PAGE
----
The complete title of the base American National Standard (IEEE 802.11-1999) is Standard for Information Technology - Telecommunications and information exchange between systems - Local and Metropolitan networks - Specific requirements - Part 11: Wireless LAN Medium Access Control (MAC) and Physical Layer (PHY) specifications. Its two supplements – which were also approved as ANS –specify operation in different radio frequencies. These documents are commonly known by their designations: IEEE 802.11b™  is a standard for WLANs operating in the 2.4 GHz spectrum with a bandwidth of 11 Mbps, and is the most widely used by consumers right now. IEEE 802.11a™, the other standard for wireless LANs, runs on 12 channels in the less-crowded 5GHz spectrum. IEEE 802.11a transfers data up to five times faster than IEEE 802.11b, improving quality of streaming media with increased bandwidth for big files (54 Mbps).

Millions of people and businesses have already installed 802.11b networks. The standard is the only one deployed for public short-range networks, such as those found at airports, hotels, conference centers, and coffee shops and restaurants. However, because the 802.11b standard guides devices that operate in an unlicensed radio band and transmit data on the same frequency as some household appliances, a user may find interference while surfing the Web and using a microwave or cordless phone nearby. The 802.11a standard operates in the 5GHz frequency, solving the interference problem and better security, but its range is more limited. The 802.11a technology is incompatible with the 802.11b networks.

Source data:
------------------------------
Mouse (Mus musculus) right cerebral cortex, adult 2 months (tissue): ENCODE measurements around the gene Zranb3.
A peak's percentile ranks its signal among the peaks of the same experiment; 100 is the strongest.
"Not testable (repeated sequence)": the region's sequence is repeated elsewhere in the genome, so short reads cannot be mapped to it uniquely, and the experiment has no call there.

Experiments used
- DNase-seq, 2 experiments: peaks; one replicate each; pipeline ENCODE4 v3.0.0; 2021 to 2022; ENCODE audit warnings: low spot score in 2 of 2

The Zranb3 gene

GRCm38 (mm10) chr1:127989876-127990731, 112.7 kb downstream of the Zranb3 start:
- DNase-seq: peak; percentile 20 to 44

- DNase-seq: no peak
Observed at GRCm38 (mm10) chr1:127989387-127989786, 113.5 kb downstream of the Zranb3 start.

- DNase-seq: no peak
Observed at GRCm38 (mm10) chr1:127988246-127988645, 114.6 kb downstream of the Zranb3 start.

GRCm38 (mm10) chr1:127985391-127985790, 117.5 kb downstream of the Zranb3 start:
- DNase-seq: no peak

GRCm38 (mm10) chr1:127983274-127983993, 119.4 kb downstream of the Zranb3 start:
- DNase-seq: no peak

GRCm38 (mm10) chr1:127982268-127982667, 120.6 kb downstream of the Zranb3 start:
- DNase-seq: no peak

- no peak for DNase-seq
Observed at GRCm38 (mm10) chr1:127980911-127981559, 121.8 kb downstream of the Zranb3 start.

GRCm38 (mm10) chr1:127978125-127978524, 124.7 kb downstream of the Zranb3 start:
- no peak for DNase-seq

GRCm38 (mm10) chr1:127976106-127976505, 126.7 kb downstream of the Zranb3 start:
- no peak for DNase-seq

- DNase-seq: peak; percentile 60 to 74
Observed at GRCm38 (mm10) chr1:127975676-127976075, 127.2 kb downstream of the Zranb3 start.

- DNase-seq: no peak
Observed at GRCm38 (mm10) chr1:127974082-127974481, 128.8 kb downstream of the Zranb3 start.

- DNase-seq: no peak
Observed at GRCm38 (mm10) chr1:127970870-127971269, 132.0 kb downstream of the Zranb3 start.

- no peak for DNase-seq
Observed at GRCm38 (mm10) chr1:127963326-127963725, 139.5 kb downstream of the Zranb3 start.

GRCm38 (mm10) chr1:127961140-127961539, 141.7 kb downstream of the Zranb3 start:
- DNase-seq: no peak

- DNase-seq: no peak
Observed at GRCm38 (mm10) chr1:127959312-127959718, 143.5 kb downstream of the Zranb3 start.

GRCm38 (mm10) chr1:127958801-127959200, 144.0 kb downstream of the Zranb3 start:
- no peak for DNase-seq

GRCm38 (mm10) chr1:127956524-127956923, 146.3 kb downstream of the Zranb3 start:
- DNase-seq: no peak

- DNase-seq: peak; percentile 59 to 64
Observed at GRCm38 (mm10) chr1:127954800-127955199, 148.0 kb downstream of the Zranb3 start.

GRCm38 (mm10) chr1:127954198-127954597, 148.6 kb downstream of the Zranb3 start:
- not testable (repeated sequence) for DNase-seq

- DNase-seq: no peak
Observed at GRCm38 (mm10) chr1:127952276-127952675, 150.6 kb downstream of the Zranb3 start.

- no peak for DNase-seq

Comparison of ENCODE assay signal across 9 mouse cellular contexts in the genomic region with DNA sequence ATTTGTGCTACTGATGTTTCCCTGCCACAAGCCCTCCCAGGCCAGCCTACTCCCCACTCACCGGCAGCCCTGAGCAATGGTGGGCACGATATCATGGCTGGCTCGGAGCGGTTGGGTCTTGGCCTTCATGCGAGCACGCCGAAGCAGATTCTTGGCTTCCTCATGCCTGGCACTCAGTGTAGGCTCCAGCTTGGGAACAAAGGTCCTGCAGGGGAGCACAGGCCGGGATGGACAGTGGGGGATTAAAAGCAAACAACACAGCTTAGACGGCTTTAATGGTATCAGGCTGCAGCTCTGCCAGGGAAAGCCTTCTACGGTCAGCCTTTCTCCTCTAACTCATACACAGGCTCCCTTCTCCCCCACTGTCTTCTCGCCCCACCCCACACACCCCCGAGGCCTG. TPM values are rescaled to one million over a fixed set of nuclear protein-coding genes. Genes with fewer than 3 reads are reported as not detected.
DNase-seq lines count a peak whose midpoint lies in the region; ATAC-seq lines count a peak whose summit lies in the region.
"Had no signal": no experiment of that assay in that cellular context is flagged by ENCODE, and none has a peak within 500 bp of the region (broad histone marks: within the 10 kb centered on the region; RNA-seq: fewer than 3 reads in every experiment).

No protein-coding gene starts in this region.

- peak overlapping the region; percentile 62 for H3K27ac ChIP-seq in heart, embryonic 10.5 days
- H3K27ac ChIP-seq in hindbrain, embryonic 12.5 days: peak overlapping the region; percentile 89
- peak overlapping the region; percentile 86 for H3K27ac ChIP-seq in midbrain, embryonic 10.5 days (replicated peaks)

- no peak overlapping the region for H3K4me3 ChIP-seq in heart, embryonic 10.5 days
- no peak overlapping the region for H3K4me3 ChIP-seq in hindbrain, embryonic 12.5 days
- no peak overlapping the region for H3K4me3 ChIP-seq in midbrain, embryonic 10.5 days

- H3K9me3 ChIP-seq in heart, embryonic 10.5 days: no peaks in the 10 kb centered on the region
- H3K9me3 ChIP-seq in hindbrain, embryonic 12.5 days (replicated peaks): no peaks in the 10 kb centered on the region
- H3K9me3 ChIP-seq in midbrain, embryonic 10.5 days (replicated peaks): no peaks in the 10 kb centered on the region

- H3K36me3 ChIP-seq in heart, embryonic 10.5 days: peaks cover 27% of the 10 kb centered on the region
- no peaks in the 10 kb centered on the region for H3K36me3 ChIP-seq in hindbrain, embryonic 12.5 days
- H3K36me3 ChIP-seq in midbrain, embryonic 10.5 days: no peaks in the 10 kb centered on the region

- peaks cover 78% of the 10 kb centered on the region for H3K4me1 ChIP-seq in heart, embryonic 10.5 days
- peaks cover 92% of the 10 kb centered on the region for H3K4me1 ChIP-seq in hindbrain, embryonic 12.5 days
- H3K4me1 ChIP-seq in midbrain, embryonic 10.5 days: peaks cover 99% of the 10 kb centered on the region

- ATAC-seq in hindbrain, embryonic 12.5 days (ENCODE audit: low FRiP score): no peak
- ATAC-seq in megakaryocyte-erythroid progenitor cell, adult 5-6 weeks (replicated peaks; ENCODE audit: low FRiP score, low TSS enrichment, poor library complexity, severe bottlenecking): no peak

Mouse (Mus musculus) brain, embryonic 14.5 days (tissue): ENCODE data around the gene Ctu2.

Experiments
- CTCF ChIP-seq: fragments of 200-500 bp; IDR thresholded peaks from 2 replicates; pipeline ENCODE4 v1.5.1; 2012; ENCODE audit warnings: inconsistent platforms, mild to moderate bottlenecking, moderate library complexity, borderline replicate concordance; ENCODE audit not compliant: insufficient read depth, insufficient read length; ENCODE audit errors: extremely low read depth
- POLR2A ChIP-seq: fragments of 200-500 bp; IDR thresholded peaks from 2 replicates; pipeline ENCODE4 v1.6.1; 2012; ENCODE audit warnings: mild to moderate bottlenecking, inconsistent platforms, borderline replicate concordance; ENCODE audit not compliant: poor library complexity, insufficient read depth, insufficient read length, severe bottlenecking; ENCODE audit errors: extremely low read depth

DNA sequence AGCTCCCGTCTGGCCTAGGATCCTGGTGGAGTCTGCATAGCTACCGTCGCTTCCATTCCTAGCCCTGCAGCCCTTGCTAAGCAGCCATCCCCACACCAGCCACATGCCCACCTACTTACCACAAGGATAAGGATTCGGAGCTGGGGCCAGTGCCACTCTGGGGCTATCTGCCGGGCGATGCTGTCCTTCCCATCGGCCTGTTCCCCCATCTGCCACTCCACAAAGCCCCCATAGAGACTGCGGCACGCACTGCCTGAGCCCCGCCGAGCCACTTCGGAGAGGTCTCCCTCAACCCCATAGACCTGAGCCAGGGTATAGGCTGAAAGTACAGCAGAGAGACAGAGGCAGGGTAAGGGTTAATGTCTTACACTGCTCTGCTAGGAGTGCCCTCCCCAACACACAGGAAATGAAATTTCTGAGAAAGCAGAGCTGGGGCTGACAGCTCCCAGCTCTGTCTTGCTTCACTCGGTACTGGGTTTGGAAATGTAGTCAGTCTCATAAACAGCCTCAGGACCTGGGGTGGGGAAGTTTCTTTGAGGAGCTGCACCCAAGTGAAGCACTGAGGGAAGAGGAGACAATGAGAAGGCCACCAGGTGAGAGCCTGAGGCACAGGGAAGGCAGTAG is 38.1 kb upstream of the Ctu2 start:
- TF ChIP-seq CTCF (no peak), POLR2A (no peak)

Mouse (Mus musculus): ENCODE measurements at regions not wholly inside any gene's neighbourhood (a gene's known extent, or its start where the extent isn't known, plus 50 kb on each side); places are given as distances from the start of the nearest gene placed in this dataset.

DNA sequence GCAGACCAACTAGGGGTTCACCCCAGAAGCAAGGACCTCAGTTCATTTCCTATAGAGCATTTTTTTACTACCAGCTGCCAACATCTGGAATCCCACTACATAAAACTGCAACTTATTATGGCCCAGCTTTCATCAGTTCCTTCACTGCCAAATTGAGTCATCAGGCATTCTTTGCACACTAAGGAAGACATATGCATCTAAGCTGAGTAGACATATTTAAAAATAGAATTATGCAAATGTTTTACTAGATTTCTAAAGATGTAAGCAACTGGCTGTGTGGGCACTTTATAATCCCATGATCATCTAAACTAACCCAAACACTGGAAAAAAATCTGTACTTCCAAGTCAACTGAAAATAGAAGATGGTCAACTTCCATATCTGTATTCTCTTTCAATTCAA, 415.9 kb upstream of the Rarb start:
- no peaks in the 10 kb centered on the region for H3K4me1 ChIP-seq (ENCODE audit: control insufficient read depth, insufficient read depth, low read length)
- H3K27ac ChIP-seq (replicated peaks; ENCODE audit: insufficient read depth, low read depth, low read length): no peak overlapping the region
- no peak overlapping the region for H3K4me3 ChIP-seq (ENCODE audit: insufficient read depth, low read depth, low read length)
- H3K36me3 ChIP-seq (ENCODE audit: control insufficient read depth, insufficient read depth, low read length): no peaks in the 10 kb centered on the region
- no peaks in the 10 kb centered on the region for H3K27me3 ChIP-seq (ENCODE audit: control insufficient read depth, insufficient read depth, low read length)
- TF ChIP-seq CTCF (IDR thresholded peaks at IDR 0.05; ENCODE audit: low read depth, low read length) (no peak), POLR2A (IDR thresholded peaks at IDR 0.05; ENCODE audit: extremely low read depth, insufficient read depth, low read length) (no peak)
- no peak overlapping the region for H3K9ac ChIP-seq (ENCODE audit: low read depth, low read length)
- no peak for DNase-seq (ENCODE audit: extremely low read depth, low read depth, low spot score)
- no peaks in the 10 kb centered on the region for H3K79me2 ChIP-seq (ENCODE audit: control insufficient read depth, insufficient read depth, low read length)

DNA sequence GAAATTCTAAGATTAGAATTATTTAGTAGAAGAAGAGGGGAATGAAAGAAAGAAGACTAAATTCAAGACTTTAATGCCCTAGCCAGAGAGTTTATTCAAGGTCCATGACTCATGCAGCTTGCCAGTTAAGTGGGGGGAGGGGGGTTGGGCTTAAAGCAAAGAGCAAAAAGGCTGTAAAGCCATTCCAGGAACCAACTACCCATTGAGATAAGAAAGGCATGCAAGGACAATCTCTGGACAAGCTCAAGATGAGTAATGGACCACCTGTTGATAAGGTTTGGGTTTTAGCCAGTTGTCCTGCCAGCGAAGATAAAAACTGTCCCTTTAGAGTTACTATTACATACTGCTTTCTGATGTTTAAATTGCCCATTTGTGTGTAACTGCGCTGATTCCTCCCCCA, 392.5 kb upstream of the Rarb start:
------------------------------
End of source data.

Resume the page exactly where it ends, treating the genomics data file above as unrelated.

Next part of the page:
While not yet finalized, the IEEE working group is creating a new supplement to provide performance comparable to the 54Mbps of 802.11a while maintaining compatibility with 802.11b. The document, known as IEEE 802.11g™, follows the rule of “lowest common denominator.” That is, devices compliant with the proposed standard will also communicate with 802.11b devices – but they will operate at the 2.4GHz frequency. This backwards compatibility, though slower, is intended to protect the user’s investment in existing hardware and introduces a higher degree of security. While the IEEE committee is still working to ratify this standard, some manufacturers are already shipping products based on the latest (draft) version of the specification.